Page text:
It seemed that Harry Potter: Wizards Unite, Niantic's AR game based on J. K. Rowling's iconic fantasy series, was destined to take over the world the same way that Pokémon GO did in the summer of 2016. However, that vision for a real-life Wizarding World of players of all ages gathering outside to cast spells and brew potions quickly fizzled when the game, upon its summer 2019 release, failed to create a cultural phenomenon. Now, while Pokémon GO continues to grow as one of the most profitable mobile games, Harry Potter: Wizards Unite seems to be forgotten. There are many reasons why the game didn't connect with as many players as Pokémon GO, but there's much more to the game than meets the eye when first opening it up. Here's why this magical mobile game may deserve a second chance.
It may be the comparisons to Pokémon GO that doomed Harry Potter: Wizards Unite from the start. Pokémon GO is a simple, user-friendly game that only became more complicated years after it had been out. At its introduction and at the height of the cultural phenomenon, it had very few species compared to now, all of which were of the iconic and recognizable first Generation of Pokémon. Most of all, it was clear why Pokémon were appearing to people… they were Pokémon, which were meant to be found in the wild. Harry Potter: Wizards Unite, on the other hand, introduced a game that looked similar but was far more complicated. To players speeding through the text, as players do, it wasn't nearly as natural to see characters from the beloved book series tied up in your bathroom right next to a magical creature caught in a whirlwind. Instead of adding these characters to an inventory, these characters and items, referred to as "Foundables," were put as images into a Registry, with more than one needed to be added to fully unlock the image. With tons of potion ingredients strewn across the map as well, it was overwhelming to new players, to say the least.
However, a year later, picking up Harry Potter: Wizards Unite doesn't create that same frustrating experience of puzzlement. The game's greatest sin wasn't that it randomly featured Luna Lovegood and seven other magical Foundables in your kitchen with no explanation. Its sin was that it expected its player base to come to the game ready for a literary experience. When reading the tasks in Harry Potter: Wizards Unite, everything becomes clear. The characters on the map are called Foundables, and they are the fallout of a mystical event known as the Calamity. The Calamity scattered memories, artifacts, and characters from the Wizarding World, from all through time, in the real world… which explains why characters from all different times are seen. It is the player's objective to return these Foundables and, when they have been completely returned, their image will be placable in that player's Registry.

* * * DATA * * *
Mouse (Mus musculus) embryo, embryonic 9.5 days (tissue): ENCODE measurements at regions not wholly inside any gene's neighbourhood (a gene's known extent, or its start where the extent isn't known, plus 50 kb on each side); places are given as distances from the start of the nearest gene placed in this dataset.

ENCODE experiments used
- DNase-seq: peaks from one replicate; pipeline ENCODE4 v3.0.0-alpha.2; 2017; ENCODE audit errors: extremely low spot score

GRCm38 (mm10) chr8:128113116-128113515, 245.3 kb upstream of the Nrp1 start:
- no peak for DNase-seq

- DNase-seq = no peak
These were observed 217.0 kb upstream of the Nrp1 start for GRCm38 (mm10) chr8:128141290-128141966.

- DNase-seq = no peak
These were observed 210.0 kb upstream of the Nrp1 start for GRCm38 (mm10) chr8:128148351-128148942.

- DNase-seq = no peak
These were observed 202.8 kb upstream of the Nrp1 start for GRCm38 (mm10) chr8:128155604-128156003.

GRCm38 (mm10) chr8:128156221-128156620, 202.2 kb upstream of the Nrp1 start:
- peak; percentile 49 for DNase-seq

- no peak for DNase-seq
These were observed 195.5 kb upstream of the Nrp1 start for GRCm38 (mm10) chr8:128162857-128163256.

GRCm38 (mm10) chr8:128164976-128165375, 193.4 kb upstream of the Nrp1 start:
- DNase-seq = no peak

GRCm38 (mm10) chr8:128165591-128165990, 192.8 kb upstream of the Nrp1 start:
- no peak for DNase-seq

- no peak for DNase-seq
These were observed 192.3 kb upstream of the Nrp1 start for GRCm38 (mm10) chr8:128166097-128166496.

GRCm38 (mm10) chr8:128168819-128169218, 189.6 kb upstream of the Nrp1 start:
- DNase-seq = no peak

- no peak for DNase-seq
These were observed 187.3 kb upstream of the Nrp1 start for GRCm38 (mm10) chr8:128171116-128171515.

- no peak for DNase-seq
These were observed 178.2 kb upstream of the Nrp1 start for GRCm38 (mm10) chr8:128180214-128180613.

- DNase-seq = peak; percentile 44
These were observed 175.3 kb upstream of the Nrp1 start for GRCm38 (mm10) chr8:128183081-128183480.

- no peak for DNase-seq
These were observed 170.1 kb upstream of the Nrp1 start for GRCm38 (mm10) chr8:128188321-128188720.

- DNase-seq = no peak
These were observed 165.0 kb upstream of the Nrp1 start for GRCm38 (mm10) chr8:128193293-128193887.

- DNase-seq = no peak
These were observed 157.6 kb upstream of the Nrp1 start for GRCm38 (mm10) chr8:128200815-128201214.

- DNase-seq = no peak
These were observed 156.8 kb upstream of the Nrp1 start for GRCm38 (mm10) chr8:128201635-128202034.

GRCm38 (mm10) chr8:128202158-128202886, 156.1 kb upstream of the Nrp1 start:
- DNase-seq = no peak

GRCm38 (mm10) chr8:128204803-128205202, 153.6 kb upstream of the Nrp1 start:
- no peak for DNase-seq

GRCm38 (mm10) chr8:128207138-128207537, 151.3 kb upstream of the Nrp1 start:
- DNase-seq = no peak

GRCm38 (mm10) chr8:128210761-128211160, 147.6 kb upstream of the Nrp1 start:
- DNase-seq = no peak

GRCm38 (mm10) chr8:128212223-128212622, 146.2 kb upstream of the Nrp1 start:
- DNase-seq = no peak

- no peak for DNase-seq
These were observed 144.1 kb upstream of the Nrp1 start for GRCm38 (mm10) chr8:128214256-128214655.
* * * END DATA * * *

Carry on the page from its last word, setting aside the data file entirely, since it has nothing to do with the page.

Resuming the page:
The training session offers even more text which, to the casual player, will likely be something to skip through. However, what I personally discovered as a Harry Potter fan returning to the game after giving up, is that the reason I missed out on the game's fun was that I was avoiding doing what Harry Potter got me to do in the first place: reading. Reading all of the texts in the tasks and training made the game feel more immersive, adding to the fun of brewing potions, doing wizarding challenges, and returning Foundables.
The game is made for readers. Of course it is. It's those comparisons to Pokémon GO, which is more adventure-based, that made it seem like a failed re-skin of that game. It's a completely different experience, though, and while it's never going to be the next Pokémon, Harry Potter: Wizards Unite deserves a second chance to charm its fans. There's much more to the game than meets the eye if you just take a closer look.